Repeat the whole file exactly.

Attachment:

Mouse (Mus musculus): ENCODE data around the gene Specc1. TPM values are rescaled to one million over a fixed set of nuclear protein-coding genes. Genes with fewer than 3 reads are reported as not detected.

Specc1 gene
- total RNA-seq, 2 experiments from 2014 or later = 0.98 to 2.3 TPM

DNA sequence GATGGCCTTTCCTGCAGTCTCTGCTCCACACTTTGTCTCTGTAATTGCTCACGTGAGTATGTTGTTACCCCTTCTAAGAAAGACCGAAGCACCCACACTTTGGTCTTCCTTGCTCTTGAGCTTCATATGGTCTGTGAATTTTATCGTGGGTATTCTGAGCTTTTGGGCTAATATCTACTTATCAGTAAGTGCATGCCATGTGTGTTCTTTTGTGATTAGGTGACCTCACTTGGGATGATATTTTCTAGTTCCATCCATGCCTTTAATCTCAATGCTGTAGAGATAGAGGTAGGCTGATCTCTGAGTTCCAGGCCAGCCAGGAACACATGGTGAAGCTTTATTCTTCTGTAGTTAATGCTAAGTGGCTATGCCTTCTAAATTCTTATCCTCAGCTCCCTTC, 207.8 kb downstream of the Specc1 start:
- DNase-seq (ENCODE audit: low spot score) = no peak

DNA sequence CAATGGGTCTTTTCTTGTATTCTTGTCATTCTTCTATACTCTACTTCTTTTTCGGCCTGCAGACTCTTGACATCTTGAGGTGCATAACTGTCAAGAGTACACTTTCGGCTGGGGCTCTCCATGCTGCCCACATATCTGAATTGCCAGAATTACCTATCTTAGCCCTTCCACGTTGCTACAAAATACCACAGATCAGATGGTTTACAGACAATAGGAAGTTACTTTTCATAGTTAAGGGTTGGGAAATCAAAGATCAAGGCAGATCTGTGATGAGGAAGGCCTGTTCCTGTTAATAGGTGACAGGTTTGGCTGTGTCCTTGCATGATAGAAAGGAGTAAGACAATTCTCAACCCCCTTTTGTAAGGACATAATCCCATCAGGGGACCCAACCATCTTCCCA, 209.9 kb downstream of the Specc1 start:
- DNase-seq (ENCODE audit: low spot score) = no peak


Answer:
Mouse (Mus musculus): ENCODE data around the gene Specc1. TPM values are rescaled to one million over a fixed set of nuclear protein-coding genes. Genes with fewer than 3 reads are reported as not detected.

Specc1 gene
- total RNA-seq, 2 experiments from 2014 or later = 0.98 to 2.3 TPM

DNA sequence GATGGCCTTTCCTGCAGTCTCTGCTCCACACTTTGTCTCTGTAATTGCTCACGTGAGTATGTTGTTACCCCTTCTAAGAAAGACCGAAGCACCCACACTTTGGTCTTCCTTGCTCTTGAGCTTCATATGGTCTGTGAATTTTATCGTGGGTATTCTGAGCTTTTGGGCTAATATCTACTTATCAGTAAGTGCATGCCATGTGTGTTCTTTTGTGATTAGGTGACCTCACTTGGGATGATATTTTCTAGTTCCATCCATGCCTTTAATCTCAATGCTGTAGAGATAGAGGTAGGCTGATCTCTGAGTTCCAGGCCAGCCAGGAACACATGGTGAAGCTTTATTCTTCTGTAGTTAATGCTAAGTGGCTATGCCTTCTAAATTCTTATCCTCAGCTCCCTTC, 207.8 kb downstream of the Specc1 start:
- DNase-seq (ENCODE audit: low spot score) = no peak

DNA sequence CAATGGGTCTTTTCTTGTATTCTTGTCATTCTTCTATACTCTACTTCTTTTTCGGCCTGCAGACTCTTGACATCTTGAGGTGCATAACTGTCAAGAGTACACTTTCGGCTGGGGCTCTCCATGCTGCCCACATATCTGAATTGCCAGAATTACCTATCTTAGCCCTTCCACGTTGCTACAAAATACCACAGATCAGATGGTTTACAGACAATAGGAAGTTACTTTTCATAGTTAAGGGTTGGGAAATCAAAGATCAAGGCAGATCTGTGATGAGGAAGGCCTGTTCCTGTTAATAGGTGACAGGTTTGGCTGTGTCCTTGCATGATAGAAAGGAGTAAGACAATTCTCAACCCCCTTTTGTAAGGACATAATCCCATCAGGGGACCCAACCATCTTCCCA, 209.9 kb downstream of the Specc1 start:
- DNase-seq (ENCODE audit: low spot score) = no peak